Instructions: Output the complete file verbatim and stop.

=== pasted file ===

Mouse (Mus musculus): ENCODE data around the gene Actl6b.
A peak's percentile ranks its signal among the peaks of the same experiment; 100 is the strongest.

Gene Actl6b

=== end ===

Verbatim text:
Mouse (Mus musculus): ENCODE data around the gene Actl6b.
A peak's percentile ranks its signal among the peaks of the same experiment; 100 is the strongest.

Gene Actl6b